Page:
Photo, Print, Drawing Practical illustration of the Fugitive Slave Law / E.C. del.

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[ digital file from b&w film copy neg. ]
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About this Item

Title
Practical illustration of the Fugitive Slave Law / E.C. del.
Summary
A satire on the antagonism between Northern abolitionists on the one hand, and Secretary of State Daniel Webster and other supporters of enforcement of the Fugitive Slave Act of 1850. Here abolitionist William Lloyd Garrison (left) holds a slave woman in one arm and points a pistol toward a burly slave catcher mounted on the back of Daniel Webster. The slave catcher, wielding a noose and manacles, is expensively dressed, and may represent the federal marshals or commissioners authorized by the act (and paid) to apprehend and return fugitive slaves to their owners. Behind Garrison a black man also aims a pistol toward the group on the right, while another seizes a cowering slaveholder by the hair and is about to whip him saying, "It's my turn now Old Slave Driver." Garrison: "Don't be alarmed Susanna, you're safe enough." Slave catcher: "Don't back out Webster, if you do we're ruind." Webster, holding "Constitution": "This, though Constitutional, is "extremely disagreeable." "Man holding volumes "Law & Gospel": "We will give these fellows a touch of South Carolina."Man with quill and ledger: "I goes in for Law & Order." A fallen slaveholder: "This is all "your" fault Webster." In the background is a Temple of Liberty flying two flags, one reading "A day, an hour, of virtuous Liberty, is worth an age of Servitude" and the other, "All men are born free & equal." The print may (as Weitenkampf suggests) be the work of New York artist Edward Williams Clay. The signature, the expressive animation of the figures, and especially the political viewpoint are, however, uncharacteristic of Clay. (Compare for instance that artist's "What's Sauce for the Goose," no. 1851-5.) It is more likely that the print was produced in Boston, a center of bitter opposition to the Fugitive Slave Act in 1850 and 1851.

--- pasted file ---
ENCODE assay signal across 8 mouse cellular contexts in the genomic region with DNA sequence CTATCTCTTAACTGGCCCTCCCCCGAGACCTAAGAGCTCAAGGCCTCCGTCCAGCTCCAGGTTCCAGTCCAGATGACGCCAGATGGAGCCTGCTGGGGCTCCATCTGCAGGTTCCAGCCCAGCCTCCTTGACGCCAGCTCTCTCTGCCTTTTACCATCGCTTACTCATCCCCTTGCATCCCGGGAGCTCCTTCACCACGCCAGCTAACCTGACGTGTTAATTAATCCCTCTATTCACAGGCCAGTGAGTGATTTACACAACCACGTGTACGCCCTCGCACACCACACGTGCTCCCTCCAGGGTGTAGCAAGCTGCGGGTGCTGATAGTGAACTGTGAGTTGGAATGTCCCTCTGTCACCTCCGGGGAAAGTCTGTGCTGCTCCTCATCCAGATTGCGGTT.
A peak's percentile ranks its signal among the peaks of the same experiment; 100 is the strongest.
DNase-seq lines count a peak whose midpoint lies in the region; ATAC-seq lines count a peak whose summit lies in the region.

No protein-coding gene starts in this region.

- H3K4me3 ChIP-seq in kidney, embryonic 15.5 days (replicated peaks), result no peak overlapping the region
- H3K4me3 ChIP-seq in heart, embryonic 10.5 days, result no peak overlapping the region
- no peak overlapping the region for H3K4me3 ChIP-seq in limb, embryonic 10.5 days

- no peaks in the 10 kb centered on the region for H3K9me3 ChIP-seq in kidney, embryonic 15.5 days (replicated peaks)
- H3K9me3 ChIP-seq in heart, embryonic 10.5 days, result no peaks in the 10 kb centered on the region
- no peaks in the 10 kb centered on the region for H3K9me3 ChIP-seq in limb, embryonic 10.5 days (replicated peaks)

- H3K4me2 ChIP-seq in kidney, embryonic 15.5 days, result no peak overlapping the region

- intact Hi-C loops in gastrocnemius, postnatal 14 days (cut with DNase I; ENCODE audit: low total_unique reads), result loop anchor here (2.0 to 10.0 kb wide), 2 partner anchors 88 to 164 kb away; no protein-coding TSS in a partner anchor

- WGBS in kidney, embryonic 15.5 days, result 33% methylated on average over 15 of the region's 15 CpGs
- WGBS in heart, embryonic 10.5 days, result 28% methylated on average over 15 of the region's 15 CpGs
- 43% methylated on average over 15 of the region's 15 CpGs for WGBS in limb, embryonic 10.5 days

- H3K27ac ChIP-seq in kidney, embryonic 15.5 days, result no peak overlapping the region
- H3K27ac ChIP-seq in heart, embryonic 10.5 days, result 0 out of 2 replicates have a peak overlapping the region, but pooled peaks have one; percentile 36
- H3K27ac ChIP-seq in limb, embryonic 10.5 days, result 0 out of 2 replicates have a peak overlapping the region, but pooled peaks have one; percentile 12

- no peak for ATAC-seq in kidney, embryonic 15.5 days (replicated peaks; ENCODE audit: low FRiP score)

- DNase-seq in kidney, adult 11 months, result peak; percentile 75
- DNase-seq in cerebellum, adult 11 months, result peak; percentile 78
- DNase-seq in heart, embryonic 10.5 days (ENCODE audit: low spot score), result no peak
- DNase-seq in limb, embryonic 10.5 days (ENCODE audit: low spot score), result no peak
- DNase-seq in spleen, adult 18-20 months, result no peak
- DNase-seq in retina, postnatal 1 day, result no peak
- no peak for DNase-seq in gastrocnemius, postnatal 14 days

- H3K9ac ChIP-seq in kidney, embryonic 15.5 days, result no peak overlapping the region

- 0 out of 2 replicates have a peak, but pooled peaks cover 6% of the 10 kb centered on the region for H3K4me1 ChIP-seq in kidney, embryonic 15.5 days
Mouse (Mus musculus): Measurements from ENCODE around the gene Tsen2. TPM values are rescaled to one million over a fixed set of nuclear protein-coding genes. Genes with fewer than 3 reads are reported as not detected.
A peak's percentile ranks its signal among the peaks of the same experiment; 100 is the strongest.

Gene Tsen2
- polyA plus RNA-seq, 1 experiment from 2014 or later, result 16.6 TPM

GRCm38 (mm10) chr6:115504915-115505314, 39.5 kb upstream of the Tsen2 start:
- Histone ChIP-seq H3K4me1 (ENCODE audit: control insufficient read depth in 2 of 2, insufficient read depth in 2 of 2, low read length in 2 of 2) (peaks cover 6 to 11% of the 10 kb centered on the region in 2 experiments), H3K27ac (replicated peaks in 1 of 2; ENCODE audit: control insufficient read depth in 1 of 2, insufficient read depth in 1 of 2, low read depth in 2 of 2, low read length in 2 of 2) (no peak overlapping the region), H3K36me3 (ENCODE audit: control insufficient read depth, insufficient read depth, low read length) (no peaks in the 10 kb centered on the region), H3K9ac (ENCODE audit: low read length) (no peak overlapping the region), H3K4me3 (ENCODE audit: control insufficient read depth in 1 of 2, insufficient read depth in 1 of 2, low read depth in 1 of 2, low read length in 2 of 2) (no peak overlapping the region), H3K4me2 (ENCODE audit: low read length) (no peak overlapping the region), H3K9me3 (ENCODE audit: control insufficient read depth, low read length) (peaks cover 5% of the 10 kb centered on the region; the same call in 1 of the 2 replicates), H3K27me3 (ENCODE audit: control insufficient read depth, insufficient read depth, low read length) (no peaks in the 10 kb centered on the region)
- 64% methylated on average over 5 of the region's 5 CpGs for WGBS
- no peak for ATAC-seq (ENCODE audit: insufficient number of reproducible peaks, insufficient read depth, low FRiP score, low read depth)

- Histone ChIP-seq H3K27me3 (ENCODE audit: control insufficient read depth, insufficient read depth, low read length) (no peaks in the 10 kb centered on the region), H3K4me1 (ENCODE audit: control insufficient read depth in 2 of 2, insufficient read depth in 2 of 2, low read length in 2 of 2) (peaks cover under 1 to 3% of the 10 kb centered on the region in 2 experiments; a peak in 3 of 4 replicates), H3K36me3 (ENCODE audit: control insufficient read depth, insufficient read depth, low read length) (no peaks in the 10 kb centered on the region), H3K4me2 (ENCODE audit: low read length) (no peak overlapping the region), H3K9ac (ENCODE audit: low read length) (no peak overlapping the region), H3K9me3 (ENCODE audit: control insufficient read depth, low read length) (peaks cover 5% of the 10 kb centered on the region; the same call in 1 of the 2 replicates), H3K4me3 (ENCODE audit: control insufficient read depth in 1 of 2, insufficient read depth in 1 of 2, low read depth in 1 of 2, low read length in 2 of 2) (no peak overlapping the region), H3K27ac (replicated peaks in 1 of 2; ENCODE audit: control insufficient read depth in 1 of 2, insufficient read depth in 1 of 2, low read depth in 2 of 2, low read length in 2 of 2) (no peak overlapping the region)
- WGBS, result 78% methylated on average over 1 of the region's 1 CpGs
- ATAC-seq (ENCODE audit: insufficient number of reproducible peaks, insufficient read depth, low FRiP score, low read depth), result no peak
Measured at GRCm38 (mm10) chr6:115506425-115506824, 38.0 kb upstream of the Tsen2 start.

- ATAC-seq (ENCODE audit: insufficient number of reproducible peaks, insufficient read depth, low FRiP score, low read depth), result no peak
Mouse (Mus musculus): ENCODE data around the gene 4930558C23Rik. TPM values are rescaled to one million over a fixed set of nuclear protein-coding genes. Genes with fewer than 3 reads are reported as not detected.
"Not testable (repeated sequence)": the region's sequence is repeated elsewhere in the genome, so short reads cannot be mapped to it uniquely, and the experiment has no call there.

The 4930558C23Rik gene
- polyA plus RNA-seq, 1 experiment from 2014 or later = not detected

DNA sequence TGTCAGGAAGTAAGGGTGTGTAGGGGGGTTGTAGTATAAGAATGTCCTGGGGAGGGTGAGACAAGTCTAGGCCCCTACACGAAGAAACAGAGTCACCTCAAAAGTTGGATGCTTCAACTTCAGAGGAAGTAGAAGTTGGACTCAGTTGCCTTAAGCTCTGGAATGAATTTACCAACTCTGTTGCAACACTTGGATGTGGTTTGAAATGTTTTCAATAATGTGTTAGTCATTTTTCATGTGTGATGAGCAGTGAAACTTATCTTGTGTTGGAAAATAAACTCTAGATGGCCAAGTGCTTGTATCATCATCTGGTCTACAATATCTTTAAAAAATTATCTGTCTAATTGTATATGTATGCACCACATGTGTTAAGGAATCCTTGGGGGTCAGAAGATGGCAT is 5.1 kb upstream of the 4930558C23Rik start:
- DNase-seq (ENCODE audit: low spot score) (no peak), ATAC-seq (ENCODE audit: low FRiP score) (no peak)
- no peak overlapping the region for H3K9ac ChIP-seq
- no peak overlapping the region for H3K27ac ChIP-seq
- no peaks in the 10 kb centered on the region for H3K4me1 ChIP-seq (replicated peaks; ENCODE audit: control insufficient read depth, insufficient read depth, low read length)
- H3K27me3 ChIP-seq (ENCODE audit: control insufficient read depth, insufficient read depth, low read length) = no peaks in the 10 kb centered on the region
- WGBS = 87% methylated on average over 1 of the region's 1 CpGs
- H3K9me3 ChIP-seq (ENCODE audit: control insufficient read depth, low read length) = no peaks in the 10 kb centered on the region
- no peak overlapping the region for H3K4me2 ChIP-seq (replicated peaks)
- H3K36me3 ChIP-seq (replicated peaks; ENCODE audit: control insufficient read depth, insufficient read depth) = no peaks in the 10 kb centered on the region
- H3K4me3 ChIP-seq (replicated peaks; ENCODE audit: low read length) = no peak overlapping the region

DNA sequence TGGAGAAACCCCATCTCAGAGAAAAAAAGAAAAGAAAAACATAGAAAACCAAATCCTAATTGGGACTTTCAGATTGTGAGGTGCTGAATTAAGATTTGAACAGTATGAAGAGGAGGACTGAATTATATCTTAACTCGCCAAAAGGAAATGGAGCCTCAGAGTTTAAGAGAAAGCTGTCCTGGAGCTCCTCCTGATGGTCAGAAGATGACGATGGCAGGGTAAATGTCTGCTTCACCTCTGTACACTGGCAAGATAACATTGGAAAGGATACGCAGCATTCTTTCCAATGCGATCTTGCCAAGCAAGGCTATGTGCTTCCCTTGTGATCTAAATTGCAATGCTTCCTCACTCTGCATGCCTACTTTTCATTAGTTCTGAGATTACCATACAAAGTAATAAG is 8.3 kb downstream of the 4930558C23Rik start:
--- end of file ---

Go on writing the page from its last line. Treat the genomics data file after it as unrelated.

Created / Published
[Boston? : s.n.], 1851.
Subject Headings
-  Garrison, William Lloyd,--1805-1879
-  Webster, Daniel,--1782-1852
-  United States.--Fugitive slave law (1850)
-  United States.--Constitution--1850-1860
-  Abolition movement--1850-1860
-  Slavery--1850-1860
-  Boston (Mass.)--1850-1860
-  South Carolina--1850-1860
-  Temple of Liberty
Format Headings
Lithographs--1850-1860.
Political cartoons--1850-1860.
Notes
-  Title from item.
-  Signed on stone: E.C. Del.
-  Century, p. 70-71.
-  Weitenkampf, p. 102-103.
-  Forms part of: American cartoon print filing series (Library of Congress)
-  Published in: American political prints, 1766-1876 / Bernard F. Reilly. Boston : G.K. Hall, 1991, entry 1851-6.
-  Exhibited: "Capitol Visitor Center" at the U.S. Capitol, Washington, D.C., 2013.
Medium
1 print : lithograph on wove paper ; 28.3 x 36.3 cm (image)
Call Number/Physical Location
PC/US - 1851.C619, no. 42 (B size) [P&P]
Source Collection
American cartoon print filing series (Library of Congress)
Repository
Library of Congress Prints and Photographs Division Washington, D.C. 20540 USA http://hdl.loc.gov/loc.pnp/pp.print
Digital Id
ppmsca 34495 //hdl.loc.gov/loc.pnp/ppmsca.34495
cph 3a29452 //hdl.loc.gov/loc.pnp/cph.3a29452
cph 3j00251 //hdl.loc.gov/loc.pnp/cph.3j00251
cph 3g04660 //hdl.loc.gov/loc.pnp/cph.3g04660